The final match of the round was today’s showdown in Rome as Italy welcomed England. Discussing Italy always runs the risk of slipping into “plucky underdogs” cliche, and they must loathe it, but at times it fit. They ran France close in their opening match and for forty minutes they contained England.
They threw in some big hits and didn’t back down, getting on the board first through a Carlo Canna penalty and it was tit for tat for a while. Owen Farrell replied, Canna got his second and then George Ford equalised once more for England. Ford kicked as Farrell received attention for a head injury, but he returned to the field.
Ford the scored the first try, but the conversion was missed. Canna struck another penalty five minutes from the break and they went in at 9-11. Italy had impressed and seemed to be making it into a contest.
This lasted for around ten minutes of the second half before players had to be switched out and England piled on the pressure. Jonathan Joseph finally managed to find breathing room having been contained in the first half and he was soon causing problems.
He seized a sloppy pass and turned on the pace to go under the posts. When Joseph gets moving he leaves most other players for dead and the scrambling Italians never looked likely to stop him. Farrell kicked the conversion.
Five minutes later Joseph struck again as Danny Care sent a kick across the ground behind the blue line. Joseph showed grace under pressure and scooped it up and went over once again. It was brilliantly taken and Joseph made it look easy.
Now Italy came utterly undone, they gave away a penalty which Farrell converted and the scoreline was distinctly one sided at 9-28.
Worse was to come as Joseph rounded off his hat trick as he muscled over following more English pressure. Farrell struck the post but would redeem himself with six minutes remaining as Jamie George offloaded to him and he grounded under the posts. This time he didn’t miss and got the conversion leaving the scores at 9-40.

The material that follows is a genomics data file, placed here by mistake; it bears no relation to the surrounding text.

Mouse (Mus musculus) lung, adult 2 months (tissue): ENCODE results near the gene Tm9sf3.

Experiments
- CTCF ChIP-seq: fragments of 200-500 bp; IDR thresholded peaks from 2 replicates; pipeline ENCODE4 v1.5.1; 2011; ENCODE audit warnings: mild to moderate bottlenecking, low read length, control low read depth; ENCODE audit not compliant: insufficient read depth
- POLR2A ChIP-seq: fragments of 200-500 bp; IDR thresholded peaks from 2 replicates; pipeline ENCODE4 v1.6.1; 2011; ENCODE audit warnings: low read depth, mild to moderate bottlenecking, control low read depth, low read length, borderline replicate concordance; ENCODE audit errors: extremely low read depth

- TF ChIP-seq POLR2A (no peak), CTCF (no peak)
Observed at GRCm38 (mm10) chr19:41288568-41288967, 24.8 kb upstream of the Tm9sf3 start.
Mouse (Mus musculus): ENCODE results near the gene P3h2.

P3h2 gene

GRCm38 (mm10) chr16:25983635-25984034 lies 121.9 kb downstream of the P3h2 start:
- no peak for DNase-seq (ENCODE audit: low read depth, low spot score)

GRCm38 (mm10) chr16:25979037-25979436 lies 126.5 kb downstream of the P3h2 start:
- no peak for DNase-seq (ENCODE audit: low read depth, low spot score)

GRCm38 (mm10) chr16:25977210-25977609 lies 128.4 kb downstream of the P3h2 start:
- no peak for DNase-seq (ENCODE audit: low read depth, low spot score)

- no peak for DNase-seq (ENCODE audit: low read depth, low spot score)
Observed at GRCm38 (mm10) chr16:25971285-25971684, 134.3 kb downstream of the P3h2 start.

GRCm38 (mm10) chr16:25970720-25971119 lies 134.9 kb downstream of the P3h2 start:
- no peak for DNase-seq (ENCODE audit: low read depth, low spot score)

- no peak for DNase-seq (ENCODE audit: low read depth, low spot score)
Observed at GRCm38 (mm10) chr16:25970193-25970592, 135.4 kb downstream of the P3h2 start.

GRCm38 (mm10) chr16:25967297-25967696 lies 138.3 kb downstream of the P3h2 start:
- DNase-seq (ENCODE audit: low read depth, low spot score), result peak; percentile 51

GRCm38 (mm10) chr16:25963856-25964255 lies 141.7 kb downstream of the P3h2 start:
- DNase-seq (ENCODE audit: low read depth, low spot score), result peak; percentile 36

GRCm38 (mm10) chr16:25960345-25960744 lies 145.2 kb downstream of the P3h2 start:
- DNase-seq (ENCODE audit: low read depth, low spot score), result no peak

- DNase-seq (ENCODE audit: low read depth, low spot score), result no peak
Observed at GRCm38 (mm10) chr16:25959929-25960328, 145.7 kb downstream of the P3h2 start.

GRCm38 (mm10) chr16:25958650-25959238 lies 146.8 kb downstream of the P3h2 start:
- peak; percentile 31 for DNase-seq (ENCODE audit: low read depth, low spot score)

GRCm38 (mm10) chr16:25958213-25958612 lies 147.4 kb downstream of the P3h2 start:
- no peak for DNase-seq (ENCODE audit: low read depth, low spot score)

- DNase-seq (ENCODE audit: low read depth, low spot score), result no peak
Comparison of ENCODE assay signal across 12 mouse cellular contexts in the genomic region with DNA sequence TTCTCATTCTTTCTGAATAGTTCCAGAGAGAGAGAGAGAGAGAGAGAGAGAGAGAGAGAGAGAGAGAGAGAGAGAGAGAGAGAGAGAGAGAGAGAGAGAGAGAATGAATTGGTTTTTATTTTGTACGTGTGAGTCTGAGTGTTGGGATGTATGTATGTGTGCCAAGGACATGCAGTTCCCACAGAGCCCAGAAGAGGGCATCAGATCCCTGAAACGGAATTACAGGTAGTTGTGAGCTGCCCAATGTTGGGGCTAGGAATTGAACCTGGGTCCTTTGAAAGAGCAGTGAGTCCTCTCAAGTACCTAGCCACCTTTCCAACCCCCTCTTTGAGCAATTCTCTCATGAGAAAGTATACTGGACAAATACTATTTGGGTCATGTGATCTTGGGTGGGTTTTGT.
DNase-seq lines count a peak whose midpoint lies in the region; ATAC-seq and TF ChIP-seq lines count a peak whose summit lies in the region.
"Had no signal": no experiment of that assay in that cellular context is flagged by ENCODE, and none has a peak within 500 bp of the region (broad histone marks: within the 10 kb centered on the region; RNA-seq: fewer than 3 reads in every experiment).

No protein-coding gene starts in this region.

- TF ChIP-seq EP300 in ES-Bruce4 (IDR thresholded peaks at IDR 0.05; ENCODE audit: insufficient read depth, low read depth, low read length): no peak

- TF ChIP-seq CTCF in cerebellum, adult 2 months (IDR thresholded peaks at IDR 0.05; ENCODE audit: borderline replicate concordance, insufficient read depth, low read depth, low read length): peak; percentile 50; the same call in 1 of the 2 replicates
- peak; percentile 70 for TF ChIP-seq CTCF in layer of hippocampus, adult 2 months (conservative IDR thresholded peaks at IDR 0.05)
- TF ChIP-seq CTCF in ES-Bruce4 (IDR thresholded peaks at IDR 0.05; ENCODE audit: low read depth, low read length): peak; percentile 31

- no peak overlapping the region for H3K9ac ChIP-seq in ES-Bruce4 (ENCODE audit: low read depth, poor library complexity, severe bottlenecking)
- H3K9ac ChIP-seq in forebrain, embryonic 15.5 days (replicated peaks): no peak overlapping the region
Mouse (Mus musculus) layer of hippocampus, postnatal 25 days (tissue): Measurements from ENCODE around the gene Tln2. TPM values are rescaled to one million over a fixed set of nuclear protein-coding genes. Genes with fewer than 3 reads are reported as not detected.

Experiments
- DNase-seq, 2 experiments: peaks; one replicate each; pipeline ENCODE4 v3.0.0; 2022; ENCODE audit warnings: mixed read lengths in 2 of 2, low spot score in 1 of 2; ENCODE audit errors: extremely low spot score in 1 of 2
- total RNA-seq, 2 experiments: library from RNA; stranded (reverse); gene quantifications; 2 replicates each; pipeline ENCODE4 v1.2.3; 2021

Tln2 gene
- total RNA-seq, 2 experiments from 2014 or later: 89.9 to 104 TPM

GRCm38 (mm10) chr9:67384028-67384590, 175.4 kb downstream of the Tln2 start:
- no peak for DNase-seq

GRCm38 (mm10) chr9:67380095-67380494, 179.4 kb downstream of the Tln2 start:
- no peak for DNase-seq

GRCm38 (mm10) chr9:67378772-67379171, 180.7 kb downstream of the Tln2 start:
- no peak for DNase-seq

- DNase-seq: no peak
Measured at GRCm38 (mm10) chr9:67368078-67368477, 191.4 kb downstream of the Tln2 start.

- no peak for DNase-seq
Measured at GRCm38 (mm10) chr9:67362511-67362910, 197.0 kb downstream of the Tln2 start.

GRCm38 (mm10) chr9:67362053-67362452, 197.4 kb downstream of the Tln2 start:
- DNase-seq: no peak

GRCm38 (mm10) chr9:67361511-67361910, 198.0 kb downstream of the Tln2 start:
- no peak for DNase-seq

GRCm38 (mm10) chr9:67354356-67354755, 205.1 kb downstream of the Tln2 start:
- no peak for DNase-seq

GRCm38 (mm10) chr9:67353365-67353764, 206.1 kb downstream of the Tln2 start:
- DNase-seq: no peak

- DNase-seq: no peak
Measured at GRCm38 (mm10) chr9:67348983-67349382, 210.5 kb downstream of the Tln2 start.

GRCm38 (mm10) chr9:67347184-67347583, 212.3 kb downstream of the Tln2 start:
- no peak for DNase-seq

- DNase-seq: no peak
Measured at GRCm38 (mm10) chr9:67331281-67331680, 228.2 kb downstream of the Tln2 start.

It was a deserved victory as England were strong throughout and ruthless in putting the Italians to the sword. The scoreboard told the story and Italy’s weaknesses came to the fore, they lack the depth of squad to deal with injuries and only a few players can hold their own against the other teams.
England and Wales emerged victorious this weekend because both teams seem able to respond well to pressure and have powerful backs who are hard to keep contained for the full eighty.
England remain top of the table, their points margin here putting them comfortably ahead of France. Wales hover at third, one spot above the Irish. Scotland and Italy meet in a fortnight, and that game looks as though it could be the wooden spoon decided.
Round 3 Predictions (Current score- 3/6)
Wales vs France
Italy vs Scotland
England vs Ireland
Any thoughts? You know what to do. BETEO.
It’s that time of year again! The Six Nations is far and away my favourite sports tournament and Wales got their campaign underway today in Dublin.
It did not start well as the Irish built up an impressive 13-0 lead and things got worse when Dan Biggar had to retire from the field and Rhys Priestland took his place.
Priestland is my least favourite Welsh player. His kicking at posts is average but and from the hand he’s woefully inconsistent, the worst part is I’ve seen him turn in great performances at club level and can’t understand why when he puts on a Wales jersey he falls apart. Nerves? The pressure?